Cape Town - Former Western Cape police commissioner Arno Lamoer has pleaded guilty to one charge in a corruption, money laundering and racketeering trial against him.
"He pleaded guilty to one charge of corruption on Thursday," senior deputy director of public prosecutions in the Western Cape, Billy Downer, told News24.
Lamoer, along with tow truck company owner Salim Dawjee, brigadiers Darius van der Ross, Sharon Govender and her husband Colin Govender, are accused in the trial.
They faced 109 charges of corruption, racketeering and money laundering involving R1.6m.
Dawjee allegedly paid them for favours by covering some of their fuel, clothing and travel costs.
They pleaded not guilty.
But in December it had emerged that Lamoer may enter into a deal with the State.
In his plea explanation on Thursday, Lamoer said that he entered into negotiations with the State with a view to finalising the trial expeditiously.
Lamoer said he lost his wife in 2005 and raised his three daughters on his own.
He added that he served in the police for more than 35 years with "distinction and loyalty towards our country and its people".
"During the serving in the police, I was never investigated or departmentally charged for any misconduct," he said.
While in the police service, he met Dawjee, who is accused number one in the case.
"This was more than 25 years ago when I was stationed at Manenberg SAPS. We became friends and remain friends through all these years. During this friendship, we supported one another in good times and in difficult time," he said.
Lamoer added that over the last four years, the medical condition of his two youngest children took a turn for the worst as a result of stress caused by his trial and the medical costs were high.
He said medical reports about their conditions were available.
In the document, Lamoer said he pleaded guilty to a single charge of corruption in terms of the section of the Prevention and Combating of Corrupt Activities Act which relate to public officers agreeing to accept or offering to accept a gratification.
Lamoer admitted that, while he was in public office, he made loans from Dawjee and close corporations Towbars Cape and Towbars King, during the period December 2011 to September 2013 with the understanding that it must be paid back on request or after his retirement.
"I honoured the agreement after my retirement."
Towbars Cape and Towbars King are accused number two and three in the case.
However, he pointed out that no favours were done for the accused up until November 17, 2013, when "I accordingly admit that I wrongfully, unlawfully and intentionally gave a letter of good standing to accused no 1 (Dawjee) for the benefit of accused 1 to 3".
In the letter of good standing, attached to the plea explanation, Lamoer wrote that his office was not aware of any criminal investigation against Dawjee in respect of money laundering, drug dealing or criminal activity.
"As the provincial commissioner of the South African Police Service Western Cape, Mr Dawjee is known to the undersigned for 20 years and is not aware and neither bears knowledge of Mr Dawjee being investigated or convicted of any criminal activity.
"As an officer of the law for almost 34 years and in my position as provincial commissioner and senior official, I cannot and will not associate myself with any person, who is involved in any criminal activity," he said.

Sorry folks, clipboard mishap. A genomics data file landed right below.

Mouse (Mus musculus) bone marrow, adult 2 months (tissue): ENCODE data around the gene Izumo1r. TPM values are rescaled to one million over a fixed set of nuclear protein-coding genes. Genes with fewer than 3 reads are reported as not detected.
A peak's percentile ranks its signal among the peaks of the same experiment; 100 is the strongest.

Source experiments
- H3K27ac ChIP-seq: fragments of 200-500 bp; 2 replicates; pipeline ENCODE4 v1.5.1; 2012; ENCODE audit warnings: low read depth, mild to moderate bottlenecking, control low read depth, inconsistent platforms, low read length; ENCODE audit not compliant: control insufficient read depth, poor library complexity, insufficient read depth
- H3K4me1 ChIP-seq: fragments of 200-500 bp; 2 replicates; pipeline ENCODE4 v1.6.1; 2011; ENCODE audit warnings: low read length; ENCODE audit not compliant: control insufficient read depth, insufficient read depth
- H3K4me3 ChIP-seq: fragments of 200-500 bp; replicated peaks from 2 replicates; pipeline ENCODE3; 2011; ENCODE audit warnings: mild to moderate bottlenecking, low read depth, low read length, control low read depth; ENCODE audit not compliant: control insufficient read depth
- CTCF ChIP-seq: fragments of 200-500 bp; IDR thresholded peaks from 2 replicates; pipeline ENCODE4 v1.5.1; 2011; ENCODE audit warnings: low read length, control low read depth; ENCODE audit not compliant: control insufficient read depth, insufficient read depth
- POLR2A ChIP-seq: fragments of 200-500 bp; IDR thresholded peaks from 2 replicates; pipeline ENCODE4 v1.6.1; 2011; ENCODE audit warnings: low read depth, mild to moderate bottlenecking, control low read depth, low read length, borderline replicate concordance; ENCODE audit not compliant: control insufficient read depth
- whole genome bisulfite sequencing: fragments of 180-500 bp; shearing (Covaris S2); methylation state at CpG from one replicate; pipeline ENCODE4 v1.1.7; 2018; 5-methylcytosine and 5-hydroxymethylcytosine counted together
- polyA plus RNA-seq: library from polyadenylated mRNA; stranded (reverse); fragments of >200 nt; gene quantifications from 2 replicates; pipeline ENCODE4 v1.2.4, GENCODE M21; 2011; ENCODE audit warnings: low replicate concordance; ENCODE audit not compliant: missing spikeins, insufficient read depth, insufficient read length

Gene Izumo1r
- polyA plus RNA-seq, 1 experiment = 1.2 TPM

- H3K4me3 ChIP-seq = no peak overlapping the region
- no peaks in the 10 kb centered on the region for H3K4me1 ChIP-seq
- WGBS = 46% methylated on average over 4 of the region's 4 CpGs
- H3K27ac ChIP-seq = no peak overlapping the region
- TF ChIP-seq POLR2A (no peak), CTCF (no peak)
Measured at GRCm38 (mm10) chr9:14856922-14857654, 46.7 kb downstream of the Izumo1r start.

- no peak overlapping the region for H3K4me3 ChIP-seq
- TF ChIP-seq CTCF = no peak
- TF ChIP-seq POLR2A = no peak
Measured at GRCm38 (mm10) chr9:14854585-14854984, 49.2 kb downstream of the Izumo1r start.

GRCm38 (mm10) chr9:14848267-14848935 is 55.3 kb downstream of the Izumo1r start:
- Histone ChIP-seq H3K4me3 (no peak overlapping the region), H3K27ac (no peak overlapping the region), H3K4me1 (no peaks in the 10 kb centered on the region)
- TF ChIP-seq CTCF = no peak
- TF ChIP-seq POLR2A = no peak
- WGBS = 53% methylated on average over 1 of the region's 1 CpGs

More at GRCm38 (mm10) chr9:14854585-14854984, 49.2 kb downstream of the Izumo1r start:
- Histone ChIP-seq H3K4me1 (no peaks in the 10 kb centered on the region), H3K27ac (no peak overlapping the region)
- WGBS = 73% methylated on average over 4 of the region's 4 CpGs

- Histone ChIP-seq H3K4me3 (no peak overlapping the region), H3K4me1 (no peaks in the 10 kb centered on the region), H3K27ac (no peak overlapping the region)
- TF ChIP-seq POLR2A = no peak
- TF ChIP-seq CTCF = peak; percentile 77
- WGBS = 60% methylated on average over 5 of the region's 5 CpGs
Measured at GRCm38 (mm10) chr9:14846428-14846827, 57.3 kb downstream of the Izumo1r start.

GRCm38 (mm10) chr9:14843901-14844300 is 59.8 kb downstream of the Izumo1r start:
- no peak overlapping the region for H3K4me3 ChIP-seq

The letter was on a SAPS letterhead.
Colin Govender also pleaded guilty to one charge of corruption, admitting that Dawjee – who is his cousin – had between November 2011 and October 2013 received gratifications worth R24 601,44.
He said R5770 was for the payment of pool maintenance, R14554,97 for vehicle rental, R726,47 for petrol expenses and R3543 for two flight tickets.
Govender said their families were "supporting each other when the need arises from time to time with loans and business arrangements".
"I admit that my intention to commit this crime was dolus eventualis as when I accepted the aforesaid gratifications I foresaw the possibility that such gratifications would induce me in the execution of my duties to act, personally or by influencing another to that act in a manner that amounts to improper preferential treatment of [Dawjee and his company]. Despite foreseeing this possibility, I still accepted gratifications."
He said he had, among others, in February 2013 gone to an address in Gugulethu after hours to check on a vehicle used in a burglary at Dawjee’s brother’s house; that he had in February 2013 introduced a warrant officer to Dawjee to assist him with his daughter’s appeal regarding her gun licence application; that he had that same year put a Lieutenant General in Mpumalanga asking about tickets to attend a jazz festival in contact with Dawjee who had spare tickets; and that he had introduced Dawjee to a captain in July 2013 to assist him with an application to temporarily possess a firearm.
Van der Ross pleaded guilty to one charge of corruption.
He said he met Dawjee through work and they had become friends.
"[Dawjee] was always involved with the police in various helpful ways, especially through sponsorships and donations as well as other community upliftment projects. I always saw [Dawjee] as a friend to the police," he said.
Van der Ross admitted to using Dawjee’s business’ petrol accounts on five occasions between May 11, 2013 and July 15, 2013 to fill up his personal vehicle.
This came to a total of R3324,60.
Dawjee also sponsored R4000 to him for a police golf event in April 2012, which he declared to the police in the prescribed manner, Van der Ross said.
National Prosecuting Authority spokesperson Eric Ntabazalila said Dawjee is expected to plead on Monday.